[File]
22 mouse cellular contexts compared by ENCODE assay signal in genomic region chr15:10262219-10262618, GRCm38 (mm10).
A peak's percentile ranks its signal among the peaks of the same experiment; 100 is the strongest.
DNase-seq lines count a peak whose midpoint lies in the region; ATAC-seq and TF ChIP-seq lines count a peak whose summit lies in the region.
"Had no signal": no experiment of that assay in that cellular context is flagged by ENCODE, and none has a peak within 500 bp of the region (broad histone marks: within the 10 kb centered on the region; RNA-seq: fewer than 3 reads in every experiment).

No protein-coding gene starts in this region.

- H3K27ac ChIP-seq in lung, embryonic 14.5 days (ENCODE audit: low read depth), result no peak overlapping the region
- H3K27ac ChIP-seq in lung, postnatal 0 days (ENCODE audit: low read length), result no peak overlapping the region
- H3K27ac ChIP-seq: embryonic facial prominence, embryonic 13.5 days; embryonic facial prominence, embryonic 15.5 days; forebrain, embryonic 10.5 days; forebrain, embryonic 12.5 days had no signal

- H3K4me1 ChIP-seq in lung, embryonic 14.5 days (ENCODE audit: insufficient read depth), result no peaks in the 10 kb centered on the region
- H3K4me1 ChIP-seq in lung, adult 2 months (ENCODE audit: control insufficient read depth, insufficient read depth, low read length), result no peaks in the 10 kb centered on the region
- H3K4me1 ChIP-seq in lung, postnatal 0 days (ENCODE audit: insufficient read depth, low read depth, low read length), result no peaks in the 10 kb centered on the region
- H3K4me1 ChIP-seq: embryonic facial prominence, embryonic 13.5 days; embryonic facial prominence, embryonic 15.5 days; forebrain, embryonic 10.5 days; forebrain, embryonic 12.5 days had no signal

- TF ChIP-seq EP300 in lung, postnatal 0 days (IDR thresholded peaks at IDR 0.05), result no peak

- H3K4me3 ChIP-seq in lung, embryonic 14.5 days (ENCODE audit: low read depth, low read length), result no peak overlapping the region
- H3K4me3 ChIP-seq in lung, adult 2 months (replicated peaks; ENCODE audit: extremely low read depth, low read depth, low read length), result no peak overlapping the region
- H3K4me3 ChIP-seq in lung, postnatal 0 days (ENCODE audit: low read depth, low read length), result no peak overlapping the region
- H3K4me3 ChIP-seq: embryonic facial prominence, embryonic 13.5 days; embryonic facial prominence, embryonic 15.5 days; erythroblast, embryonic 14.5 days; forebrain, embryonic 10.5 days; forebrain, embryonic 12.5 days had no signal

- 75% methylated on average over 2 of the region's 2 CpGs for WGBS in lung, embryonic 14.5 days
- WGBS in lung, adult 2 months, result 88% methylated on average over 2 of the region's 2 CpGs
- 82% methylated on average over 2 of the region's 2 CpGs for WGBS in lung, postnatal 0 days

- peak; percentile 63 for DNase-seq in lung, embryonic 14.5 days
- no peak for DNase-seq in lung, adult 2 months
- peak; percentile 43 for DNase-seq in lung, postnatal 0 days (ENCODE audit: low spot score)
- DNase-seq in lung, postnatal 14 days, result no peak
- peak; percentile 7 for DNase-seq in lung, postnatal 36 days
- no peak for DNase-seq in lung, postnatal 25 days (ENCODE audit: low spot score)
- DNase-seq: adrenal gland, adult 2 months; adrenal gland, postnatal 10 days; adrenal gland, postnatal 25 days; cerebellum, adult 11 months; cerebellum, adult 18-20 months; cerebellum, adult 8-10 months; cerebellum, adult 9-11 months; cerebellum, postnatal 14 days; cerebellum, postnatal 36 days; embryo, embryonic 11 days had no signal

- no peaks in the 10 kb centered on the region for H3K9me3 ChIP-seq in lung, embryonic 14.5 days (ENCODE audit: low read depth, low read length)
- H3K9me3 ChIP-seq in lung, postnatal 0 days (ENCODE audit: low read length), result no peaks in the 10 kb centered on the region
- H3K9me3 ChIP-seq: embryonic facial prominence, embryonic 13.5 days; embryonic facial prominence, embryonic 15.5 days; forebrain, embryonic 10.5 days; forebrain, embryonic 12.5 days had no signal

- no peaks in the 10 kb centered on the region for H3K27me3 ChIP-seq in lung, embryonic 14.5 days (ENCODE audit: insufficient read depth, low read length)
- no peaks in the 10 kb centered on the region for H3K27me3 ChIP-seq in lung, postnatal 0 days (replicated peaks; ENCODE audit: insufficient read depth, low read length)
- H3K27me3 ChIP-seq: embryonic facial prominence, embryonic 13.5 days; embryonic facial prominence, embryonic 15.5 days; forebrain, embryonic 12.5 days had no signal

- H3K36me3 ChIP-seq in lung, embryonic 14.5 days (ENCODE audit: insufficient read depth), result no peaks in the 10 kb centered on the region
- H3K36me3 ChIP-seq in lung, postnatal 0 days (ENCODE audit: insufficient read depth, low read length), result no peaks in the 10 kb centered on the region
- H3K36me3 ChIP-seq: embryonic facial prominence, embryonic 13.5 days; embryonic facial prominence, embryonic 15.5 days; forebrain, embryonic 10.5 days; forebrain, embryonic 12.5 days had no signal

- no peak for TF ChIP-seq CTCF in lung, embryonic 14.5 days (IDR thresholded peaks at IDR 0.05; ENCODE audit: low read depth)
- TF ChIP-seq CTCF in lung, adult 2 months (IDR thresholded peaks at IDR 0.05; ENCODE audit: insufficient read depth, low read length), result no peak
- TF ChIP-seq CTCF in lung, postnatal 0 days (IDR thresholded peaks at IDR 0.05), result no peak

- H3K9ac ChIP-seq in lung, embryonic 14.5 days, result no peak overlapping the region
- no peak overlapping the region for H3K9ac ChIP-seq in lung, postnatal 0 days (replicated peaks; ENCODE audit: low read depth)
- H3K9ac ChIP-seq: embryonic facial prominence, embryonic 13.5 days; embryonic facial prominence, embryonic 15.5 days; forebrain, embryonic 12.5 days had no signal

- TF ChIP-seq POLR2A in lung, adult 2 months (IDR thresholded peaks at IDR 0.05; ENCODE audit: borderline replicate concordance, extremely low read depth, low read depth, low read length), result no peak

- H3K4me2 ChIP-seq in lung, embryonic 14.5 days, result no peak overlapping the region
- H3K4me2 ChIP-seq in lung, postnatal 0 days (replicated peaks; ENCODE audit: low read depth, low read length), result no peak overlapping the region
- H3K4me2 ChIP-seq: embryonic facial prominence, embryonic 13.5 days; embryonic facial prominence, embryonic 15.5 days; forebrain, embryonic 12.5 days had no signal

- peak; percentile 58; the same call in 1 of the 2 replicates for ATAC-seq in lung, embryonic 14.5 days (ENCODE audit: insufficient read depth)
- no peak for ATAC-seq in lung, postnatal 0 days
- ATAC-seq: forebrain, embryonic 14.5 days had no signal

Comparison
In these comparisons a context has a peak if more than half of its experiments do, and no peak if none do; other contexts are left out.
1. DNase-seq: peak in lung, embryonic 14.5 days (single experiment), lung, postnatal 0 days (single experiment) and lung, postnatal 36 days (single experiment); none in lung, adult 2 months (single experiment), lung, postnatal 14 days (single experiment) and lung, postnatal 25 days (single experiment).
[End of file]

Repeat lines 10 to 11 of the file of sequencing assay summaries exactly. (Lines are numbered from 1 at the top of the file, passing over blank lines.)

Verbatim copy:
- H3K4me1 ChIP-seq in lung, adult 2 months (ENCODE audit: control insufficient read depth, insufficient read depth, low read length), result no peaks in the 10 kb centered on the region
- H3K4me1 ChIP-seq in lung, postnatal 0 days (ENCODE audit: insufficient read depth, low read depth, low read length), result no peaks in the 10 kb centered on the region